For some odd reason, calculating forward rates, is the one concept in L1 , i cant get my head around. mental block or something. Any samaritans, care to help, if not on here, possibly msn. I could really use some help. thanks in anticipation.

zigga - have you got a specific question in mind maybe? i was the same, but after doing a couple questions it starts to become intuitive…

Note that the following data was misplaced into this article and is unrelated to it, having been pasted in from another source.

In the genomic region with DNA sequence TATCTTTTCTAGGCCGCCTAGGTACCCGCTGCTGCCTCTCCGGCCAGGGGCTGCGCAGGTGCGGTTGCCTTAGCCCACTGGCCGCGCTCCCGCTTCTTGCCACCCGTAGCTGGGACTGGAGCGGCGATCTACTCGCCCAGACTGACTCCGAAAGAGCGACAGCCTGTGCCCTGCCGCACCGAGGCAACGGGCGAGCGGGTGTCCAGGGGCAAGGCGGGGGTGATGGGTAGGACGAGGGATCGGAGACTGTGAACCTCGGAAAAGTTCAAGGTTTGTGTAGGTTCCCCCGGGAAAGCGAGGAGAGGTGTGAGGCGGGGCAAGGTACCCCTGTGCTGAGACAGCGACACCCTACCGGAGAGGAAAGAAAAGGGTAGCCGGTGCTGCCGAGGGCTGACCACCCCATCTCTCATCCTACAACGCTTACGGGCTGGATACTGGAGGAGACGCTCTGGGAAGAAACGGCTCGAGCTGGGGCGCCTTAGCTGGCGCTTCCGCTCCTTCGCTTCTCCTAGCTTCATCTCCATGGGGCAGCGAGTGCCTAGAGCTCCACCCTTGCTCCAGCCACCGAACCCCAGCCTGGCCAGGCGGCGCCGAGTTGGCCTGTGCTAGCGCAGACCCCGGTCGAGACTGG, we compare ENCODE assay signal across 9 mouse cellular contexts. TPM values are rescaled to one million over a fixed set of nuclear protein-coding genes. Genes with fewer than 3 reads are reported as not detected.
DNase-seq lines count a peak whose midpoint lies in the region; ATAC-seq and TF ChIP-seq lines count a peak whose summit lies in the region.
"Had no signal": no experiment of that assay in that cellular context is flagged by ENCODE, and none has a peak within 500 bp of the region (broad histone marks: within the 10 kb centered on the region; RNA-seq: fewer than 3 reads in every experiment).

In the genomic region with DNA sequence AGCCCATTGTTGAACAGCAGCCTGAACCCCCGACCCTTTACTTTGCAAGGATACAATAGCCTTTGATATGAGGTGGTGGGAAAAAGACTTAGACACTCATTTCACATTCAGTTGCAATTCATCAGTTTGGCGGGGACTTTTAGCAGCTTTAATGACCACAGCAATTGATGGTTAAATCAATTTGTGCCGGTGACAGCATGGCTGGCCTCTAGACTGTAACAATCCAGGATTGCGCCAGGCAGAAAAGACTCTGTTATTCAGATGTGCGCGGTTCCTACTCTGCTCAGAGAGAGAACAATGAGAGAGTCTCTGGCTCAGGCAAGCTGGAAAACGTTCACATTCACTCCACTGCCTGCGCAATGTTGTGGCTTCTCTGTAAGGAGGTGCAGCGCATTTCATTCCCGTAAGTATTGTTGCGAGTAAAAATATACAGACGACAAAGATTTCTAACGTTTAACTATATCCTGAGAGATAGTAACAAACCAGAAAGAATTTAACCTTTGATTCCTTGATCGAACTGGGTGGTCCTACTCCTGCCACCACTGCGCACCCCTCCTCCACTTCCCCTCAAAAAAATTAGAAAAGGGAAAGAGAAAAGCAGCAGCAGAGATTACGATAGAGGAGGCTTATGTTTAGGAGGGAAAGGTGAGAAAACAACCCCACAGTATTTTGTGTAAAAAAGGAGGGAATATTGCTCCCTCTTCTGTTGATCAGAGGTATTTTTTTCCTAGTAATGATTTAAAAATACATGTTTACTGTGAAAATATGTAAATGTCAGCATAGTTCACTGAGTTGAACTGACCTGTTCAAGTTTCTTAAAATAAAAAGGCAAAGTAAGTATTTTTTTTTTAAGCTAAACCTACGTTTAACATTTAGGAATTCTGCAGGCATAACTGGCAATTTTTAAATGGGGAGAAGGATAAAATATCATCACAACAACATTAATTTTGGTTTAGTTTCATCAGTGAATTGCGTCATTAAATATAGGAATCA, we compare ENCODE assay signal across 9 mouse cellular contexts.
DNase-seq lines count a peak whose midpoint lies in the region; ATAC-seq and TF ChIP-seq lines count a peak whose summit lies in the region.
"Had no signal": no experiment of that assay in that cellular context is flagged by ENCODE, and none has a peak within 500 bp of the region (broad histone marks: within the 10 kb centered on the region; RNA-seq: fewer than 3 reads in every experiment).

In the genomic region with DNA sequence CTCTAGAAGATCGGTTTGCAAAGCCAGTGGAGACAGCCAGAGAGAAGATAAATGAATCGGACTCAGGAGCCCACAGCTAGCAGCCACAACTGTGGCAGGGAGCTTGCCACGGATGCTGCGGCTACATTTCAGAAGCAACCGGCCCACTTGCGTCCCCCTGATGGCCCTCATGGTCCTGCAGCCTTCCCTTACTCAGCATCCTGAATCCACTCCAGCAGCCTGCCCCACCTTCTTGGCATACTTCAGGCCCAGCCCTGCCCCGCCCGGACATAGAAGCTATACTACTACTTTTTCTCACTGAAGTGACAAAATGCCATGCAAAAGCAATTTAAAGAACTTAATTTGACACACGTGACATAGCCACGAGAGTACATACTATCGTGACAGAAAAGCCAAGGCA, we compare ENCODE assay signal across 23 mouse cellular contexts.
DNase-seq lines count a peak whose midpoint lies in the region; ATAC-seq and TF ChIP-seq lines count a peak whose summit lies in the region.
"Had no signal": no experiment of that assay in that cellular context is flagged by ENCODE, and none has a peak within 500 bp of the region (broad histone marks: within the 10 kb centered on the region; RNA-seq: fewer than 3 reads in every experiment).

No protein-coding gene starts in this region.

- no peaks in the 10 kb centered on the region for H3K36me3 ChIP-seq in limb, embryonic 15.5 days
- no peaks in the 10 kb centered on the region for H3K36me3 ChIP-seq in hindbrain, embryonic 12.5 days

Ziggazaa, One useful way to understand the intuition of forward rates is forget the mathematics for a second and place yourself in the shoes of your average person on the street. Suppose you have $100 you want to invest (because you won your office pool by betting against the Patriots who end up losing the Super Bowl). You have a choice between two alternative investment schemes. The first is you invest your $100 in Investment F1 for four years after which the investment matures. At that point you decided you want to defer consumption for another two years. In other words you decided not to spend the money and reinvest for another two years, say, in Investment F2. So your money is tied up for a total of 4 + 2 = 6 years. The second is you make your life simple by simply buying a six year investment in Investment S with your $100. If markets are in equilibrium, you should be no better of doing the first as opposed to doing the second investment (and vice versa). The forward rate comes into play under the first investment scheme at the end of the four years. You wonder, “What rate should I ask for in Investment F2 if I am going to have my money tied up for another two years?” Well, it had better be a rate that will leave you with as much money at the end of year 6 as if you had just invested your money six years straight (under Investment S). That rate during years 5 and 6 is the two-year forward rate (four years from today). The idea here is that the theory will mean more if you understand the real life problem the theory is designed to address. Not to make things needlessly confusing, but forward rates are constructed from an underlying sequence of spot rates (which themselves are constructed from an underlying sequence of benchmark rates). It is very easy, I find, to confuse spot rates with forward rates. As with forward rates, if you can get at the real life situation that the theory of spot rates is designed to address, then there should be no confusion between forward and spot rates. Hope this helps.